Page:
Intellectual Property Cases Argued in Private Practice

    Patent: 0 (but in 1 case analogizing to patent law for “full compensation” damages)

    Trademark: 0

    Copyright: 0

    Trade Secret: 0

    Case: Acoustic Mktg. Research, Inc. v. Technics, LLC, 198 P.3d 96 (Colo. 2008)

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    5. Neil M. Gorsuch

    U.S. Court of Appeals for the Tenth Circuit (2006 – present)

    Prior Judicial Experience

    None

    Prior Legal Experience

    Principal Deputy to U.S. Associate Attorney General; Kellogg, Huber, Hansen, Todd & Evans; Law Clerk to Justice Byron R. White and Justice Anthony M. Kennedy (U.S. Supreme Court); Law Clerk to Judge David B. Sentelle (D.C. Circuit)

    Education

    DPhil, Oxford University (2004); JD, Harvard Law School (1991); BA, Columbia University (1988)

    Intellectual Property Cases Decided as a Judge

    Patent: 0

    Trademark: 7 total (2 in favor of owner; 5 in favor of infringer)

    Copyright: 4 total (all in favor of infringer)

    Trade Secret: 3 total (2 in favor of owner; 1 in favor of infringer)

    Intellectual Property Cases Argued in Private Practice

    Patent: 0

    Trademark: 0

    Copyright: 0

    Trade Secret: 0

    Cases: Earthgrains Baking Companies Inc. v. Sycamore Family Bakery, Inc., 573 F. App’x 676 (10th Cir. 2014); Gen. Steel Domestic Sales, LLC v. Chumley, 627 F. App’x 682 (10th Cir. 2015); Lorillard Tobacco Co. v. Engida, 611 F.3d 1209 (10th Cir. 2010); Hargrave v. Chief Asian, LLC, 479 F. App’x 827 (10th Cir. 2012); Surefoot LC v. Sure Foot Corp., 531 F.3d 1236 (10th Cir. 2008); Utah Lighthouse Ministry v. Found. for Apologetic Info. & Research, 527 F.3d 1045 (10th Cir. 2008); Blehm v. Jacobs, 702 F.3d 1193 (10th Cir. 2012); Dudnikov v. Chalk & Vermilion Fine Arts, Inc., 514 F.3d 1063 (10th Cir. 2008); La Resolana Architects, PA v. Reno, Inc., 555 F.3d 1171 (10th Cir. 2009); Meshwerks, Inc. v. Toyota Motor Sales U.S.A., Inc., 528 F.3d 1258 (10th Cir. 2008); Russo v. Ballard Med. Prod., 550 F.3d 1004 (10th Cir. 2008); Storagecraft Tech. Corp. v. Kirby, 744 F.3d 1183 (10th Cir. 2014)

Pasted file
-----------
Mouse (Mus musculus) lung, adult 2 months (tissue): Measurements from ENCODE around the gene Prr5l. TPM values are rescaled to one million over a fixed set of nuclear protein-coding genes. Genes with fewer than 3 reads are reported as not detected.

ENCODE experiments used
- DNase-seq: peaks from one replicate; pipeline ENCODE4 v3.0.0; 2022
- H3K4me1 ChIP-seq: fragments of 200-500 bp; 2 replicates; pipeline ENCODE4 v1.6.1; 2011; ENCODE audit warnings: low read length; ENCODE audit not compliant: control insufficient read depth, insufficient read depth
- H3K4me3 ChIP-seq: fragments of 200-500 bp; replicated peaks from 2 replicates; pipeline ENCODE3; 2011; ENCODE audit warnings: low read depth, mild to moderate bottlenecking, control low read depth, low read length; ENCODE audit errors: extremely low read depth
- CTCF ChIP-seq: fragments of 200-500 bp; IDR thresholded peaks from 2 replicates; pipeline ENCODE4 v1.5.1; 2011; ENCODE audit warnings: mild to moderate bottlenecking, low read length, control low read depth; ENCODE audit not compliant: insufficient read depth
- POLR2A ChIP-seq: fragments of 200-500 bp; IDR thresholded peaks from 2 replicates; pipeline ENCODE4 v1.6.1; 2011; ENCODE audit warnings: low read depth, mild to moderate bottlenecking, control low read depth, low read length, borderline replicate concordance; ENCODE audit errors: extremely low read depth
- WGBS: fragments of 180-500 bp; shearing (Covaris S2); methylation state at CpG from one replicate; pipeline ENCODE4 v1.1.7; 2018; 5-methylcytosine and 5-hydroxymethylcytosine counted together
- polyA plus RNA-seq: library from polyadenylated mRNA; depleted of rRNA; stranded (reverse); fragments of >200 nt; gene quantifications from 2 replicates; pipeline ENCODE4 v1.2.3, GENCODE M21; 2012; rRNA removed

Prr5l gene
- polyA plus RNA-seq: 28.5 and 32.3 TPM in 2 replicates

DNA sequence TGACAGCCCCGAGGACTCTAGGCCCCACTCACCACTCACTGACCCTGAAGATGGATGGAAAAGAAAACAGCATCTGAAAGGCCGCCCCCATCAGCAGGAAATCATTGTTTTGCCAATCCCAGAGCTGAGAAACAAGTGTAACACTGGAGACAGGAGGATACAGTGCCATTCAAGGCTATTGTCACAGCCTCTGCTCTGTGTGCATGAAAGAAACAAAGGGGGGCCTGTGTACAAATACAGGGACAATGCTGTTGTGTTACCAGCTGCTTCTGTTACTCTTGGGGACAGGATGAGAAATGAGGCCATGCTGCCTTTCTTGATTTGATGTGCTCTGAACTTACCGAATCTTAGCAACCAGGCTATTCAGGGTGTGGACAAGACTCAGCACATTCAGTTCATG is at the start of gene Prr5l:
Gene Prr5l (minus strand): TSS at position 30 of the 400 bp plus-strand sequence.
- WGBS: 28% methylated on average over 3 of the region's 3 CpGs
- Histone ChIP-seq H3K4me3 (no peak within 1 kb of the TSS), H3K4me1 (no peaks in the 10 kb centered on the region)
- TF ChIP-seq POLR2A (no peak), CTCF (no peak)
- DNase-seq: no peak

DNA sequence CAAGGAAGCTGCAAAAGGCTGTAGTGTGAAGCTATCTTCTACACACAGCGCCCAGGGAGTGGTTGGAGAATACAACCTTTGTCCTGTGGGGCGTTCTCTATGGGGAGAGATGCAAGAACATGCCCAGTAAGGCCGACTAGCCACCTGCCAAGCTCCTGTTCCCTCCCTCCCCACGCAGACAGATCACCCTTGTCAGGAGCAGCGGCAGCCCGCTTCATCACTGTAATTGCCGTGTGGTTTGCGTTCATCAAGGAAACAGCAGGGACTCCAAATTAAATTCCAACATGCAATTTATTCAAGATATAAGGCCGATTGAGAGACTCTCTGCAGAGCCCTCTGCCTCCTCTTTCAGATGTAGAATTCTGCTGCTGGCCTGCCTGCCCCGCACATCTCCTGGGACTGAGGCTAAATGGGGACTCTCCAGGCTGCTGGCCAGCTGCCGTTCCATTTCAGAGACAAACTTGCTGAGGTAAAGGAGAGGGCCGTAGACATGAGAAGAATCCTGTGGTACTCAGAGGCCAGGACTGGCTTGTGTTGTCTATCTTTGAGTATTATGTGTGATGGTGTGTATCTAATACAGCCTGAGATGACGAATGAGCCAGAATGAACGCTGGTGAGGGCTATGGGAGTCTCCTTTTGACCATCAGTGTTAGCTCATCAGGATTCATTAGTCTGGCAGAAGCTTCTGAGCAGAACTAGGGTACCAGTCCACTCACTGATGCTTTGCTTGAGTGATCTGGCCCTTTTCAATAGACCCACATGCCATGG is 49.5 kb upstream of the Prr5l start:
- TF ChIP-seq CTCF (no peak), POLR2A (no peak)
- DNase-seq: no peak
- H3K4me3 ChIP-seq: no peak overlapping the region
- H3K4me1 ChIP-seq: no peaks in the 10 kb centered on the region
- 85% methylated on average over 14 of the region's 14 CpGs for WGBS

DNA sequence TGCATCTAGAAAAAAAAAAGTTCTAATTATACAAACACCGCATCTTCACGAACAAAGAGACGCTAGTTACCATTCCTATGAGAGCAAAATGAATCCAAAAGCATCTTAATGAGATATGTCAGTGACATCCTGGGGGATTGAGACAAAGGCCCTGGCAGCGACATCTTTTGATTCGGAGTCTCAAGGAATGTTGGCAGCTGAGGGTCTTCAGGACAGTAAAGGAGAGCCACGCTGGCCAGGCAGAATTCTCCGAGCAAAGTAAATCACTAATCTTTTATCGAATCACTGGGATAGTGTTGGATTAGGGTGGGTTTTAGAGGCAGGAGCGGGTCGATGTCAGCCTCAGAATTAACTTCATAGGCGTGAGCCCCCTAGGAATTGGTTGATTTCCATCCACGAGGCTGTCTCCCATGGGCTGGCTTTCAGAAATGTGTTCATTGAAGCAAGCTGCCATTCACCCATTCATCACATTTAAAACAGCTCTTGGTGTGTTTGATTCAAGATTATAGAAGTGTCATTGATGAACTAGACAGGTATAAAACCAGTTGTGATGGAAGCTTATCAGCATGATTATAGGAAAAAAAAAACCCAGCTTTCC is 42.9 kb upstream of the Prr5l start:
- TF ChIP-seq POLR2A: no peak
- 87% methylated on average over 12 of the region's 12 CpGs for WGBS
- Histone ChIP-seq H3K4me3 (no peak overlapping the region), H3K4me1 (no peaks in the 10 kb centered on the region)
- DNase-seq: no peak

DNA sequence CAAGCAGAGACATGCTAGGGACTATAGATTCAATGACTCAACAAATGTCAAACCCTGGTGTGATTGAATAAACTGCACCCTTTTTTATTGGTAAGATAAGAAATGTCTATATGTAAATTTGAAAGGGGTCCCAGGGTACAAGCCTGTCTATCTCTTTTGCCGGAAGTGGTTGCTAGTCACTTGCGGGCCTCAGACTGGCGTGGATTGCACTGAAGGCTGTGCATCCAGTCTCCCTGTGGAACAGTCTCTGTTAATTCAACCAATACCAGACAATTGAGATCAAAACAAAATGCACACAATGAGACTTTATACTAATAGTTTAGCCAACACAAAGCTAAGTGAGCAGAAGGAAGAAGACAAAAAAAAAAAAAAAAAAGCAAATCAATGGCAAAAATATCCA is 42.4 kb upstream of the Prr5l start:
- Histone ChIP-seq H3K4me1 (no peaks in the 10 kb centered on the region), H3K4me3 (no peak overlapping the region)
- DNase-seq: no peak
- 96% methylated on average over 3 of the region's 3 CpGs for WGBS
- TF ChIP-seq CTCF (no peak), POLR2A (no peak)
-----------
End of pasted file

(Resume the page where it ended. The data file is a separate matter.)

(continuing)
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    6. Raymond W. Gruender

    U.S. Court of Appeals for the Eighth Circuit (2004 – present)

    Prior Judicial Experience

    None

    Prior Legal Experience

    U.S. Attorney, Eastern District of Missouri; Thompson Coburn LLP; Assistant U.S. Attorney, Eastern District of Missouri; Lewis Rice & Fingersh

    Education

    JD, Washington University (1987); MBA, Washington University (1987), BA, Washington University (1984)

    Intellectual Property Cases Decided as a Judge

    Patent: 0

    Trademark: 5 total (5 in favor of owner

    Copyright: 7 total (4 in favor of owner; 3 in favor of infringer)

    Trade Secret: 2 total (1 in favor of owner; 1 in favor of infringer)

    Intellectual Property Cases Argued in Private Practice

    Patent: 0

    Trademark: 0

    Copyright: 1 total (amicus brief on behalf of U.S. Copyright Office)

    Trade Secret: 0

    Cases: Dryer v. Nat’l Football League, 814 F.3d 938 (8th Cir. 2016); First Nat. Bank in Sioux Falls v. First Nat. Bank S. Dakota, 679 F.3d 763 (8th Cir. 2012); Jones v. W. Plains Bank & Trust Co., 813 F.3d 700 (8th Cir. 2015); Kforce, Inc. v. Surrex Sols. Corp., 436 F.3d 981 (8th Cir. 2006); Lovely Skin, Inc. v. Ishtar Skin Care Prod., LLC, 745 F.3d 877 (8th Cir. 2014); Pearson Educ., Inc. v. Almgren, 685 F.3d 691 (8th Cir. 2012); Pinnacle Pizza Co. v. Little Caesar Enterprises, Inc., 598 F.3d 970 (8th Cir. 2010); Strange Music, Inc. v. Anderson, 419 F. App’x 707 (8th Cir. 2011); United States v. Frison, 825 F.3d 437 (8th Cir.); United States v. Sweeney, 611 F.3d 459 (8th Cir. 2010); Warner Bros. Entm’t v. X One X Prods., 644 F.3d 584 (8th Cir. 2011); Warner Bros. Entm’t v. X One X Prods., 840 F.3d 971 (8th Cir. 2016); Wells Fargo Bank, N.A. v. WMR e-PIN, LLC, 653 F.3d 702 (8th Cir. 2011)

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    7. Thomas M. Hardiman

    U.S. Court of Appeals for the Third Circuit (2007 – present)